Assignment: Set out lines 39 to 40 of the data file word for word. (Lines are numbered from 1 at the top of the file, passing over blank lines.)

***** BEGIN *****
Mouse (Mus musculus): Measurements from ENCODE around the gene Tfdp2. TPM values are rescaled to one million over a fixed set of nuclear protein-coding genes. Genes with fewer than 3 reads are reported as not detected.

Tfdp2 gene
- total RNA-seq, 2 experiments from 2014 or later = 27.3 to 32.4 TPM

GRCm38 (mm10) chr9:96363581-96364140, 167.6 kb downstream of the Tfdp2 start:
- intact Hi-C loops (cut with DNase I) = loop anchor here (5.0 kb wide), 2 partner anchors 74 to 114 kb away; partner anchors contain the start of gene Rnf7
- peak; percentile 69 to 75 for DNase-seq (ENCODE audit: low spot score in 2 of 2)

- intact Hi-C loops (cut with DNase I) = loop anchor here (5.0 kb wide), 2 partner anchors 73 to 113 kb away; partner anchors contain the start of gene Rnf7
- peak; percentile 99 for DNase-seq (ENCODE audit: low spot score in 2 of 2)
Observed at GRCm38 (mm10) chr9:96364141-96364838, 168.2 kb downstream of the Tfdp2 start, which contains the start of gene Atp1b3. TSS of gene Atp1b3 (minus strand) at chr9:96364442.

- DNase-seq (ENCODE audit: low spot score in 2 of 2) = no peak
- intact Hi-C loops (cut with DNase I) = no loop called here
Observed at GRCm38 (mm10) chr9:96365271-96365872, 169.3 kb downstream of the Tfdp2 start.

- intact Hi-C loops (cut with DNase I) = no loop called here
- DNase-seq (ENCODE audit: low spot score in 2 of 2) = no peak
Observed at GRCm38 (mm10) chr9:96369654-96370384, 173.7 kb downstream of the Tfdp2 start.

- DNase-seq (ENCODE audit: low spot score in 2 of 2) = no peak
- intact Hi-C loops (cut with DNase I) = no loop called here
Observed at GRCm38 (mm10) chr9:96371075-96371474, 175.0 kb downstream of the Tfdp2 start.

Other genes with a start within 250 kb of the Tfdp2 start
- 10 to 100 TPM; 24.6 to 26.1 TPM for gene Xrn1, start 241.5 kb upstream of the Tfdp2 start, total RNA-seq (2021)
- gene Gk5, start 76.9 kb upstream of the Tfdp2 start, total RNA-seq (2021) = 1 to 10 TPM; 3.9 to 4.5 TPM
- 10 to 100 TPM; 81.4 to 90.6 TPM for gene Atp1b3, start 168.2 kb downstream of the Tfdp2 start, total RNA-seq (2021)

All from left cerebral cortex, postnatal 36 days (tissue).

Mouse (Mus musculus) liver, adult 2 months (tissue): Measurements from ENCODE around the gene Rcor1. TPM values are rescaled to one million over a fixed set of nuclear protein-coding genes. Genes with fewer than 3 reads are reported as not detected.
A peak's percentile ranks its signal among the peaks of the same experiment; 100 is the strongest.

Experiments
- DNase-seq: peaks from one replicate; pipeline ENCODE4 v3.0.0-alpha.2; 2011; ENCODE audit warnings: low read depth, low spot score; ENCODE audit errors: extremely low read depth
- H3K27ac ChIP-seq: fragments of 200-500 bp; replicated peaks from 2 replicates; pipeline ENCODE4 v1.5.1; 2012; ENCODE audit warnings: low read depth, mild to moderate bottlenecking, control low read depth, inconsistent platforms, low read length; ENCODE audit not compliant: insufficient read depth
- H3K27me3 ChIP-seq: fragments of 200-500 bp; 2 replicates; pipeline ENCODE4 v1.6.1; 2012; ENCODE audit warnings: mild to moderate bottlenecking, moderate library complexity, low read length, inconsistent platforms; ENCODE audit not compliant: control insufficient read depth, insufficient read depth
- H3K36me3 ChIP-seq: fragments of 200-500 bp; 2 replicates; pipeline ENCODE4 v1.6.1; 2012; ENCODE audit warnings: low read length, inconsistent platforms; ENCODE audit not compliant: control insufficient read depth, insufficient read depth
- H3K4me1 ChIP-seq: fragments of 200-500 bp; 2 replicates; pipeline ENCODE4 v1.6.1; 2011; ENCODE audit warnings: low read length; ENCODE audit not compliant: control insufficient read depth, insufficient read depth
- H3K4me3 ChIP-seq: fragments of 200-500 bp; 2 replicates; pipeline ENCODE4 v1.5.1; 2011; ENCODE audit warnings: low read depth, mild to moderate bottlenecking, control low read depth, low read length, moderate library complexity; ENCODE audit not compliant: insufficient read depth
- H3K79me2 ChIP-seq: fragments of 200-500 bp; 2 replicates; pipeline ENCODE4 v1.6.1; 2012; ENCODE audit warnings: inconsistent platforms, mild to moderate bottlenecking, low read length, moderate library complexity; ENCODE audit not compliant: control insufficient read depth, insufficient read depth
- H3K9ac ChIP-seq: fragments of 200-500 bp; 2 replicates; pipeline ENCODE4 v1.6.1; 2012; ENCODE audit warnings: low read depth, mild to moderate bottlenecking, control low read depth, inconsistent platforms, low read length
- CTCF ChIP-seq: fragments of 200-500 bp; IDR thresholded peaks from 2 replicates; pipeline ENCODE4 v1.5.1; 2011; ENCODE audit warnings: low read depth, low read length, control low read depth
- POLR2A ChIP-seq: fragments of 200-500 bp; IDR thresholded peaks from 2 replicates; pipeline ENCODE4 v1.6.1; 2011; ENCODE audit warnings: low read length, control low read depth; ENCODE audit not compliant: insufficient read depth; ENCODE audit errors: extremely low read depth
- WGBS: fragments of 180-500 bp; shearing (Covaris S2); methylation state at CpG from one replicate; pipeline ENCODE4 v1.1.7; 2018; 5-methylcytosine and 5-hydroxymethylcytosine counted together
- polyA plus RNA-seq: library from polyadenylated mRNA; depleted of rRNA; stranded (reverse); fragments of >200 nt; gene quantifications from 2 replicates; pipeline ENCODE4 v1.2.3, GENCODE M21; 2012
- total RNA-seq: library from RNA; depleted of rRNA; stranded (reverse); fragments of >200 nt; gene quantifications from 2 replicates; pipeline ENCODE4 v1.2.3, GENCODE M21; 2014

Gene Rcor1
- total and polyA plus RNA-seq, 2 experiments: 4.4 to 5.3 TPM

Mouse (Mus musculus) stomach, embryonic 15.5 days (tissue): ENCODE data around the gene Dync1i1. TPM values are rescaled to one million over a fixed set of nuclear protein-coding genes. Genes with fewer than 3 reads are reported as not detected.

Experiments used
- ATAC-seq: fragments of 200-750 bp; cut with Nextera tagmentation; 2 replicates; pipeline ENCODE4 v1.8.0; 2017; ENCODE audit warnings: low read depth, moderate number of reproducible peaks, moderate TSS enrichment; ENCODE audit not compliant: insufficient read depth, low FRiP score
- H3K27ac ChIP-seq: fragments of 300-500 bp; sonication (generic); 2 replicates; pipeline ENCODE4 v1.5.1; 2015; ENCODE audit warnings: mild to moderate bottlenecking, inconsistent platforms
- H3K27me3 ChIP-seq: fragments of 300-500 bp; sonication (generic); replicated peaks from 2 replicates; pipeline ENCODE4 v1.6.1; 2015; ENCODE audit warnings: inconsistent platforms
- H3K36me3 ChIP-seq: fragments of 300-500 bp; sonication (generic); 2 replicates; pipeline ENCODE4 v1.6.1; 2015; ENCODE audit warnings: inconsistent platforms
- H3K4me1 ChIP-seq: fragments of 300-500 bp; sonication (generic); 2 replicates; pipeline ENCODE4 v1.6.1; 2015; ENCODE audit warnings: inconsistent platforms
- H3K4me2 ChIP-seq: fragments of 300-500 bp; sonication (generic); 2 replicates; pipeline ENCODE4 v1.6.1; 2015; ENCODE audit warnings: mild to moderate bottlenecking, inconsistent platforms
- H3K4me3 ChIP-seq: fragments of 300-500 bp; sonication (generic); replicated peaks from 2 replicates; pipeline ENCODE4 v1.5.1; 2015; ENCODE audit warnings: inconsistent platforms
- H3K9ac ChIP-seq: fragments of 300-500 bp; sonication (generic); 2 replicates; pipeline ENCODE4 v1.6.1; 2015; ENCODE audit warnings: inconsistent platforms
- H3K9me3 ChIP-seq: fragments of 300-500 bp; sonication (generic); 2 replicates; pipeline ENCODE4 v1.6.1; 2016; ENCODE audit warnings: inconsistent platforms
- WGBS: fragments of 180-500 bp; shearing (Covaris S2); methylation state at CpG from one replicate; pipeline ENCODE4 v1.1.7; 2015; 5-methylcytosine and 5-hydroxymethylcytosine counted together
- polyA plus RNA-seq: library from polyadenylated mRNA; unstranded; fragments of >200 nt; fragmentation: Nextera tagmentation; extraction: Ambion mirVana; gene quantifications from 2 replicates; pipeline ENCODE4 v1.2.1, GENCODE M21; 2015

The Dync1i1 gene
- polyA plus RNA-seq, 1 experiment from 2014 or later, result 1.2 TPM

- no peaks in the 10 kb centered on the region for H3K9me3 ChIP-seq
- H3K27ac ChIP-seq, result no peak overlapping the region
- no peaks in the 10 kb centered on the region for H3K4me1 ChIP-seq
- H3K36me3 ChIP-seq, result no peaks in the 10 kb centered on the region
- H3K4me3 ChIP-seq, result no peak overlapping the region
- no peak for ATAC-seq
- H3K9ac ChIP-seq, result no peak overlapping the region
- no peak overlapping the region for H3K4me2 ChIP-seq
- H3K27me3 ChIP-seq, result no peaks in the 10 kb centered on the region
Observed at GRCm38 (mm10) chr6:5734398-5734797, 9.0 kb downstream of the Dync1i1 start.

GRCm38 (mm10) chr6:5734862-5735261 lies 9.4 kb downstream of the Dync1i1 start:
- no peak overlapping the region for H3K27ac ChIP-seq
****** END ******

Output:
- total RNA-seq: library from RNA; depleted of rRNA; stranded (reverse); fragments of >200 nt; gene quantifications from 2 replicates; pipeline ENCODE4 v1.2.3, GENCODE M21; 2014

Gene Rcor1